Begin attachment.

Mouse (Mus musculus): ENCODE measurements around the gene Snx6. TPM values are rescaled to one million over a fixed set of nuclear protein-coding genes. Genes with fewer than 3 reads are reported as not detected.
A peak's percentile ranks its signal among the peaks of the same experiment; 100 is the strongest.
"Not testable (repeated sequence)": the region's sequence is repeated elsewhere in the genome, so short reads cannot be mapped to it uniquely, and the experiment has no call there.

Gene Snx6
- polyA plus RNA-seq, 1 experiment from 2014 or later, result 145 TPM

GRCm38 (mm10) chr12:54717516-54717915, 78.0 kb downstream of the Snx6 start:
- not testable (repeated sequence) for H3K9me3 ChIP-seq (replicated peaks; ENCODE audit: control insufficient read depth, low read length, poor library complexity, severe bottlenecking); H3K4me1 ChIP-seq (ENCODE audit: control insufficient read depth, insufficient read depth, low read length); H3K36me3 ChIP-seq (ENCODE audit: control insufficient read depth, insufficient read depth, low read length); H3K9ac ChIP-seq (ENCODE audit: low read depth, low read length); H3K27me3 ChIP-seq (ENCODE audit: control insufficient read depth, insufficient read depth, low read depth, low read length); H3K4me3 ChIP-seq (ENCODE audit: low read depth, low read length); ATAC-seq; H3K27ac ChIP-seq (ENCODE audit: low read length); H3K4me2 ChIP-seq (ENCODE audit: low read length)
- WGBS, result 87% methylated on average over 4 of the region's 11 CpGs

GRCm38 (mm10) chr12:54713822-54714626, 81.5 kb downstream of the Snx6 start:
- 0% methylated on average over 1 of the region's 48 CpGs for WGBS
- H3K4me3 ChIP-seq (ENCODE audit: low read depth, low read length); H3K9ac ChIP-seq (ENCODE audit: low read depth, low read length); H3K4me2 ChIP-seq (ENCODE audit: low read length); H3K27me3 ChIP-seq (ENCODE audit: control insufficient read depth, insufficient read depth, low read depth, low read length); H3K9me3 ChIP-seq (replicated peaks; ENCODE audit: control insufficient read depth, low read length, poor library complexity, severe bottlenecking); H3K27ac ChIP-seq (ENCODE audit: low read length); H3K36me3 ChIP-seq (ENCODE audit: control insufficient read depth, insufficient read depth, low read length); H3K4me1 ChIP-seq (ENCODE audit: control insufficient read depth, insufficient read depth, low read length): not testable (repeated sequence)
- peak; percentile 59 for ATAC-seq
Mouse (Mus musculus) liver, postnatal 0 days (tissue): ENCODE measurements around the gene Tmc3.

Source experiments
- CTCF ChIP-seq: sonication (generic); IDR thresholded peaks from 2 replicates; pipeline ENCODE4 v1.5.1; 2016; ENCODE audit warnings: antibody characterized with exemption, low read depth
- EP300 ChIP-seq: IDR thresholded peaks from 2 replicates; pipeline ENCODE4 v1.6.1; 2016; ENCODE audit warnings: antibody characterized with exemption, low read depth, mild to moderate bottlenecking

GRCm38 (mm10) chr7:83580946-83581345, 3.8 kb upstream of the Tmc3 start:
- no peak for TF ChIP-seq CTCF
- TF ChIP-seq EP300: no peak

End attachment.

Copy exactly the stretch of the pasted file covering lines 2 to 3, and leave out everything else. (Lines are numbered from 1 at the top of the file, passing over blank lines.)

A peak's percentile ranks its signal among the peaks of the same experiment; 100 is the strongest.
"Not testable (repeated sequence)": the region's sequence is repeated elsewhere in the genome, so short reads cannot be mapped to it uniquely, and the experiment has no call there.